By Sammy Roth, Daily News, Los Angeles (MCT) from Education Week | http://bit.ly/MMn79r
Published Online: August 7, 2012 :: Thousands of students in the Los Angeles Unified School District could be turned away from school next week if they haven't been vaccinated for the whooping cough.
A state law that went into effect last year requires all incoming seventh-graders to get a booster shot for the whooping cough vaccine. But with school set to start on Aug. 14, many students have yet to receive the required immunization, despite the school district's efforts to notify parents and the widespread availability of free vaccinations.
Registered nurse Jeanne Owens, a member of LAUSD's immunization team, said that as of Monday more than 8,000 students had not presented their schools with proof of vaccination. Some of those students may have had the required shot but haven't given their schools the proper paperwork. Many haven't gotten the shot.
"We're still standing here going, `Where is everybody?"' Owens said.
Whooping cough is a highly contagious, potentially fatal disease that can cause coughing fits for up to 10 weeks. In 2010, California was one of several states to see outbreaks.
Most children receive the whooping cough immunization at an early age, but the vaccine loses its effectiveness over time, necessitating the booster. Michelle Parra, the director of the Los Angeles County Department of Public Health's Immunization Program, said it's particularly important for students to be vaccinated because young people are most susceptible to the disease.
Students can also bring the disease home and infect younger siblings, and whooping cough is especially dangerous to infants under the age of three months. In 2010, nine of the 10 Californians to die of whooping cough were infants, four of them in Los Angeles County.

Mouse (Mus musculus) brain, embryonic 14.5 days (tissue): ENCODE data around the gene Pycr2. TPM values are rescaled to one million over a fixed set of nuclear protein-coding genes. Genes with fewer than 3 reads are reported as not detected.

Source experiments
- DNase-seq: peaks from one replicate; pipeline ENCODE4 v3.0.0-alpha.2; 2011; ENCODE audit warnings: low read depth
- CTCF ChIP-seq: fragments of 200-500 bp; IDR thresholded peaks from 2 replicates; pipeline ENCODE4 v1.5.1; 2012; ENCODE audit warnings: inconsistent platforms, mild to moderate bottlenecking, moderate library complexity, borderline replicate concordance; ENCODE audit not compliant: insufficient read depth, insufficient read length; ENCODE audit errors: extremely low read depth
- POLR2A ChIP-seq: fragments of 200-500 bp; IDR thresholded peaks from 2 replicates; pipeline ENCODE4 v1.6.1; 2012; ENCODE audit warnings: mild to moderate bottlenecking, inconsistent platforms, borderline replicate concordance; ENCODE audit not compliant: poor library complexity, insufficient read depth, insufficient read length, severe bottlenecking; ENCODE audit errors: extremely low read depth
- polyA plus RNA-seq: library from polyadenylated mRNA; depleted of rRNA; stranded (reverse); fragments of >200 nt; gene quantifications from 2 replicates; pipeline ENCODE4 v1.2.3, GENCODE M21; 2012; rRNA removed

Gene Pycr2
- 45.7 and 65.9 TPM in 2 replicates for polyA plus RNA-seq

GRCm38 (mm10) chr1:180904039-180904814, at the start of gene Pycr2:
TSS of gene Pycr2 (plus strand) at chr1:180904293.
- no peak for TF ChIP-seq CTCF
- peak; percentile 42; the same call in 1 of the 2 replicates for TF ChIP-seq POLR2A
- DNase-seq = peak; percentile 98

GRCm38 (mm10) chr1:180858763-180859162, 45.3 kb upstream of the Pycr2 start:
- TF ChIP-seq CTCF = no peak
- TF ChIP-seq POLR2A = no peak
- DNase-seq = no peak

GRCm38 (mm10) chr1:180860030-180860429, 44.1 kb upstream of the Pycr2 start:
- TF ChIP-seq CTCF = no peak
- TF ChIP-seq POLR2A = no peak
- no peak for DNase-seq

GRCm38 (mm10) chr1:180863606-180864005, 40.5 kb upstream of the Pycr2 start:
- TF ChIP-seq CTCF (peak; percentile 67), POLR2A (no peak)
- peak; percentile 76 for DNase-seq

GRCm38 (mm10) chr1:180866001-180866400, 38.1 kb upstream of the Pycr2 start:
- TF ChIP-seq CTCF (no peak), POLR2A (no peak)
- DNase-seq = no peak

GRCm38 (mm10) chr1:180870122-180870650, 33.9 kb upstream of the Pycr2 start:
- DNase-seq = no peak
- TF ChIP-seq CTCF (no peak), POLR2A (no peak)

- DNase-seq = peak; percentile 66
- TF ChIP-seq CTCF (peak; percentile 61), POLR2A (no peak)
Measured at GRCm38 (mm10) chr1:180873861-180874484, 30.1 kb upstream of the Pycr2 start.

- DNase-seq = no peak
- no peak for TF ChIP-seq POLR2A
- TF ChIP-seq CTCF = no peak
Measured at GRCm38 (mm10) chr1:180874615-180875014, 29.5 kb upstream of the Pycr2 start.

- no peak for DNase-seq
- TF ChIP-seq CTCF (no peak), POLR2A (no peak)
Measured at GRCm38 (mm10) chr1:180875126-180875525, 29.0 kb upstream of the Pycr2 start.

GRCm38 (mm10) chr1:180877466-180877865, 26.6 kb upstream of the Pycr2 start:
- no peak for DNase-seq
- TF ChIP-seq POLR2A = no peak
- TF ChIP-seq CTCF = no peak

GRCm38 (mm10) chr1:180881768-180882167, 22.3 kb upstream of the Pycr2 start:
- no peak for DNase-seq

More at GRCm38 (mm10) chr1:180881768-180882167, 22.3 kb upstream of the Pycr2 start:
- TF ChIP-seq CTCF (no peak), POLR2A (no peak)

"The tiny little lungs can't take the disease, and essentially they don't get a cough at all," Parra said. "Their lungs stop functioning under the stress of the disease."
LAUSD has been trying since September to notify parents, via phone calls and letters, of the vaccination requirements, and with time running out before classes start, the school district has also hosted free booster shot clinics across the city over the last few weeks. Owens spent several hours on Monday at the Zelzah District Nursing Clinic in Reseda, administering about 20 shots.
Nancy Hernandez, whose son Eddie Garcia is a student at Burton Elementary in Panorama City, said she skipped work to take him to the free clinic. She speculated that many parents haven't read the school district's letters, and that others simply haven't been able to miss work to take their kids to get vaccinated.
"They have to do it," Hernandez said. "It's our kids. It's their health."
Last year, the state Legislature approved a 30-day extension to the immunization law, giving parents of students in grades 7-12 through the first month of the school year to get their children vaccinated.
But there isn't likely to be a similar extension this year. State Assemblyman Richard Pan, D-Sacramento, who has sponsored a bill that would make it harder for parents to opt their children out of immunizations, said that legislators only passed an extension last year because the requirement was brand-new.
"If you haven't gotten the vaccinations already, then you need to go ahead and get them over the summer," Pan said.
In 2010, Los Angeles County saw 1,303 cases of whooping cough, according to the California Department of Public Health. It's become much less of a problem since then - there were 607 cases in 2011, and only 60 cases between January 1 and July 27 of this year. But the disease is known to wax and wane, and it's still important that students get vaccinated, Parra said.
"There really are 8,000 names on that list," Owens said. "And I've been trying to call them all, one by one."